The desired thickness depends on the use intended for the fibrous structure 39. For use as an aircraft brake disk preform, or for a similar disk, a thickness on the order of 2 (two) to 8 (eight) centimeters thick is generally desired. However, even thicker fibrous structures are contemplated in the practice of the invention. According to a preferred embodiment, at least 2 (two) centimeters of fiber is accreted to the fibrous structure. The felting needles 20 are forked or barbed, and engage fiber from the mass of loose fiber 40 and transport the fiber engaged by the needles 20 into the coherent fibrous structure 42, which compacts the mass of loose fiber 40 and coheres it to the fibrous structure 42. According to this aspect of the invention, the coherent fibrous structure has sufficient thickness to permit the felting needles to transport fiber into it without penetrating all the way through the fibrous structure. The coherent fibrous structure may include one or more layers of cohered fibrous material. As presented in FIG. 2, the fibrous structure 42 may comprise a multitude of fibrous layers previously cohered by needling. Thus, the mass of loose fiber 40 is accreted to, and becomes a part of, the fibrous structure 42. The fibrous structure 42 is moved in a feed direction indicated by arrow 48 as the needling head 18 is reciprocated, resulting in the mass of loose fiber 40 preferably being cohered to the fibrous structure 42 along the full length of the fibrous structure 42. The fibrous structure 42 is moved by moving the needling support 14, or by moving a belt upon which the fibrous structure 42 is disposed, as previously described in reference to FIG. 1, or by another suitable method. According to various aspects of the invention, the loose fiber 40 may, without limitation, comprise unidirectional loose fiber, bidirectional loose fiber, multidirectional loose fiber, and/or disordered loose fiber. The loose fiber 40 may be disposed over the coherent fibrous structure 42 parallel to the feed direction 48, transverse to the feed direction 48, and/or at an angle to the feed direction 48.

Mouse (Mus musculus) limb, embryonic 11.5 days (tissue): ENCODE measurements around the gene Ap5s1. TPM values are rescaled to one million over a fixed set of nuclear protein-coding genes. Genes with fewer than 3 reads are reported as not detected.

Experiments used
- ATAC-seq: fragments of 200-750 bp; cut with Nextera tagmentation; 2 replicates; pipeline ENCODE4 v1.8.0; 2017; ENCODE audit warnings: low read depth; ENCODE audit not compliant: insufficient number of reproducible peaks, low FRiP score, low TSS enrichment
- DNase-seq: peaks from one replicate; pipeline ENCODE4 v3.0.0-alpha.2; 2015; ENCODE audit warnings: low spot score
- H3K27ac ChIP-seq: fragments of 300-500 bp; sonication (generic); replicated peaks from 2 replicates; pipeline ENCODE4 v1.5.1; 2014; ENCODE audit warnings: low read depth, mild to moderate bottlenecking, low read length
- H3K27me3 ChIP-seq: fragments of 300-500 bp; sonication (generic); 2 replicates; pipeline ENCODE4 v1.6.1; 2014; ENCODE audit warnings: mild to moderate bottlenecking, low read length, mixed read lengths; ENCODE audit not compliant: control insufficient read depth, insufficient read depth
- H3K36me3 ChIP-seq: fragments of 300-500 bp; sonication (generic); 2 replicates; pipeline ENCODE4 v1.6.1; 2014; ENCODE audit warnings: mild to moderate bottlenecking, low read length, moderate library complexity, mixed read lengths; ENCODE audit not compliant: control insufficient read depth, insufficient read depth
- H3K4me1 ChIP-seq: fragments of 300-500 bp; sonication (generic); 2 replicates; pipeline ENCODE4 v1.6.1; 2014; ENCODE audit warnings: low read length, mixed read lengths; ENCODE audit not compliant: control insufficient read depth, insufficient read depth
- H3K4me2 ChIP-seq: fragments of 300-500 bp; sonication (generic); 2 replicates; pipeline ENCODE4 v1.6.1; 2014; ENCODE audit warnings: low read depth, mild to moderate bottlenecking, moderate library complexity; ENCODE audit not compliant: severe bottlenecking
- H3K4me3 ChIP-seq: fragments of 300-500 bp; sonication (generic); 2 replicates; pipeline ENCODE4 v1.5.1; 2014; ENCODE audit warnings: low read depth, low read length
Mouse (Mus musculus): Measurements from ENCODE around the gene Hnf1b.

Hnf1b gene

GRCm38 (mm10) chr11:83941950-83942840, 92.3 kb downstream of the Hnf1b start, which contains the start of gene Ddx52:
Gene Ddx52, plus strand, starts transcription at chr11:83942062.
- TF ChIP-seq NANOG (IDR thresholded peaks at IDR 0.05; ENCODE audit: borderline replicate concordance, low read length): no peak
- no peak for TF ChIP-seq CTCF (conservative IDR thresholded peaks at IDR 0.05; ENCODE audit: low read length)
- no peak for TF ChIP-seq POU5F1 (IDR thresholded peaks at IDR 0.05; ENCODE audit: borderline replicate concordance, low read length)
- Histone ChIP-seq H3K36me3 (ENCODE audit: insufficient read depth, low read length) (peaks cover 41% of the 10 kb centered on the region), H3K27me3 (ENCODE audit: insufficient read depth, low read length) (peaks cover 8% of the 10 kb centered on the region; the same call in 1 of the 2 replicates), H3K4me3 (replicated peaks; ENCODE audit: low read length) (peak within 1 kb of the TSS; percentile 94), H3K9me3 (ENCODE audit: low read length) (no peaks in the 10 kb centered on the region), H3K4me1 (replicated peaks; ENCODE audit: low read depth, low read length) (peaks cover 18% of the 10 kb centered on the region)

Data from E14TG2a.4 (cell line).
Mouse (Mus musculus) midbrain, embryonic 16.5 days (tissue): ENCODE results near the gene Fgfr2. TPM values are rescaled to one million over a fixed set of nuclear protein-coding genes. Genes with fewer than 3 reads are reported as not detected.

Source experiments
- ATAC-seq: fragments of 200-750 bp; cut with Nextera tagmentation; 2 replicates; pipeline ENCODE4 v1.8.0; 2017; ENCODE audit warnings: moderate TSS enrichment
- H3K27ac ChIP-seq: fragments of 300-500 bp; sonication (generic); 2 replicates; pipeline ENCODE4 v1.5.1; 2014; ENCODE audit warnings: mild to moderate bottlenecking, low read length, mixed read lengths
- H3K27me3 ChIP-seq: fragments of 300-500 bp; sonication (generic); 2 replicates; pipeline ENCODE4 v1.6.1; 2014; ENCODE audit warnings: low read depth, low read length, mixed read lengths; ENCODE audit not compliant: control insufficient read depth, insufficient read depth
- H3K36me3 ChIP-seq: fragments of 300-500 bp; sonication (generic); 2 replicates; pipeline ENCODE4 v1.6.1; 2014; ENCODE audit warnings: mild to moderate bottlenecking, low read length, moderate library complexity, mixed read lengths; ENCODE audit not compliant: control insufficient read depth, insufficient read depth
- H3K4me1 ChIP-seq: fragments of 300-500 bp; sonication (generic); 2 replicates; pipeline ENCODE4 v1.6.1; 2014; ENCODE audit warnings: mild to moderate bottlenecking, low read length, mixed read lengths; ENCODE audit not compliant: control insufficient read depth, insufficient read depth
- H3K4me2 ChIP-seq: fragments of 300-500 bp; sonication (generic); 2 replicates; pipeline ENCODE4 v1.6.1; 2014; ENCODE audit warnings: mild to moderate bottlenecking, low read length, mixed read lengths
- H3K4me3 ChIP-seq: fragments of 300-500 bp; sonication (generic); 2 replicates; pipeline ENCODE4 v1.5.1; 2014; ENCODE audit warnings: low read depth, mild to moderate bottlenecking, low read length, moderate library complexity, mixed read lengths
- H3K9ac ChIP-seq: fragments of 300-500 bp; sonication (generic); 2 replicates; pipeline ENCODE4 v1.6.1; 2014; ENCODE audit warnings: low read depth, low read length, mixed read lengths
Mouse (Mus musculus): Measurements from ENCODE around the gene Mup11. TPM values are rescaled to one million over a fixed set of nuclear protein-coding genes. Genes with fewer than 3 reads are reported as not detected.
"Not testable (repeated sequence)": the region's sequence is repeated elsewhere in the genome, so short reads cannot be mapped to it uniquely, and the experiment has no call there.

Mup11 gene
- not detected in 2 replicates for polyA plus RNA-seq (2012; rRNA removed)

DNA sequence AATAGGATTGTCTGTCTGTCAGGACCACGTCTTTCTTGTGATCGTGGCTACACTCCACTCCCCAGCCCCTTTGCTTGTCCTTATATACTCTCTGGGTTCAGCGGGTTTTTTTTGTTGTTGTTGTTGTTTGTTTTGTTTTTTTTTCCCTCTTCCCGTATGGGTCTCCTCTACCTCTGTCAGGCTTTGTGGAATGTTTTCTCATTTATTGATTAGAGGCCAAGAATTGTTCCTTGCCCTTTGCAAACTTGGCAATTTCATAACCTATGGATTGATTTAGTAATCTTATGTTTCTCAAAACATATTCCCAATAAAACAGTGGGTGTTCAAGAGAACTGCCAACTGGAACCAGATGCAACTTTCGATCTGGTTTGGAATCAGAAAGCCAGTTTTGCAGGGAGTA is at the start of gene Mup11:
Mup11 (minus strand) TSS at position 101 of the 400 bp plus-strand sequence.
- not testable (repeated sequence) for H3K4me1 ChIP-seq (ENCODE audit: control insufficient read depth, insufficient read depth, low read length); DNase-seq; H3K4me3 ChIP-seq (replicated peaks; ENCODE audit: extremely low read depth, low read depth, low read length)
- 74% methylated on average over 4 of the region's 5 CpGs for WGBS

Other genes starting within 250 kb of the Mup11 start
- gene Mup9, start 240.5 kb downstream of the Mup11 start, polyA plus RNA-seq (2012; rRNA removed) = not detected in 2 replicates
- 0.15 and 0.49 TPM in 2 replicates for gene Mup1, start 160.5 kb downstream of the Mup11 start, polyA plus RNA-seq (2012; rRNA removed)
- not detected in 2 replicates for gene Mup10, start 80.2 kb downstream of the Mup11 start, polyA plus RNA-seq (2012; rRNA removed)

Referring now to FIG. 3, a top view of the FIG. 2 process is provided according to a further aspect of the invention wherein the mass of loose fiber is disposed as a disordered mass 50 over the fibrous structure 42. As used herein, "disordered" means an assemblage of fiber mingled together without order, a confused mass. According to a certain embodiment, at least a portion of the loose fiber is supplied as continuous fiber and/or staple fiber and is fluffed and agitated into a disordered mass. As used herein, the term "fluffing" means separating the loose fiber in a manner that causes it to occupy a greater volume, and "fluffed" means having been subjected to a fluffing process. According to another certain embodiment, all of the mass of loose fiber, for every step of disposing the mass of loose fiber over the coherent fibrous structure 42, is a disordered mass. The disordering process may comprise one or more of the steps of heaping loose fiber onto the needling support or fibrous structure ahead of the needle head 18, pulling the loose fiber apart, lifting the loose fiber and letting it drop, agitating the loose fiber transverse to the feed direction 48, and spreading the loose fiber transverse to the feed direction 48 before it passes beneath the needling head 18. "Transverse to the feed direction" means roughly perpendicular to the feed direction 48 and parallel to the surface of the coherent fibrous structure 42 over which the loose fiber is being spread. According to a preferred embodiment, the loose fiber 40 is disposed onto the needling support about parallel to the feed direction 48 and is subsequently disordered by lifting and dropping the loose fiber 40, agitating the loose fiber 40, and spreading the loose fiber 40 transverse to the feed direction. One or more of the disordering steps may also fluff the fiber. Referring now to FIG. 4, a top view of the FIG. 2 process is provided according to another aspect of the invention wherein at least a portion of the mass of loose fiber is a crosslapped mass of loose-fiber 52 disposed over the fibrous structure 42. As used herein, cross-lapped means that the loose fiber is spread back and forth transverse to the feed direction 48, the individual laps partially overlapping each other and forming acute angles with each other, as shown in FIG. 4. Suitable cross-lapping mechanisms may be employed to cross-lap the fiber. The cross-lapped fiber may be lapped using unidirectional or disordered fiber, as well as loose fiber in other forms. The fiber may be spread across the full width 54 (transverse to the feed direction 48) of the fibrous structure 42, as shown in FIGS. 3 and 4, or across only part of the full width 54 of the fibrous structure 42. According to a certain embodiment, loose fiber is cross-lapped over the fibrous structure and then spread parallel to the feed direction 48 before passing beneath the felting needles 20. The mass of loose fiber 40, for every step of disposing the mass of loose fiber 40 over the coherent fibrous structure 42, may be comprised of cross-lapped loose fiber 52 disposed over disordered loose fiber 50.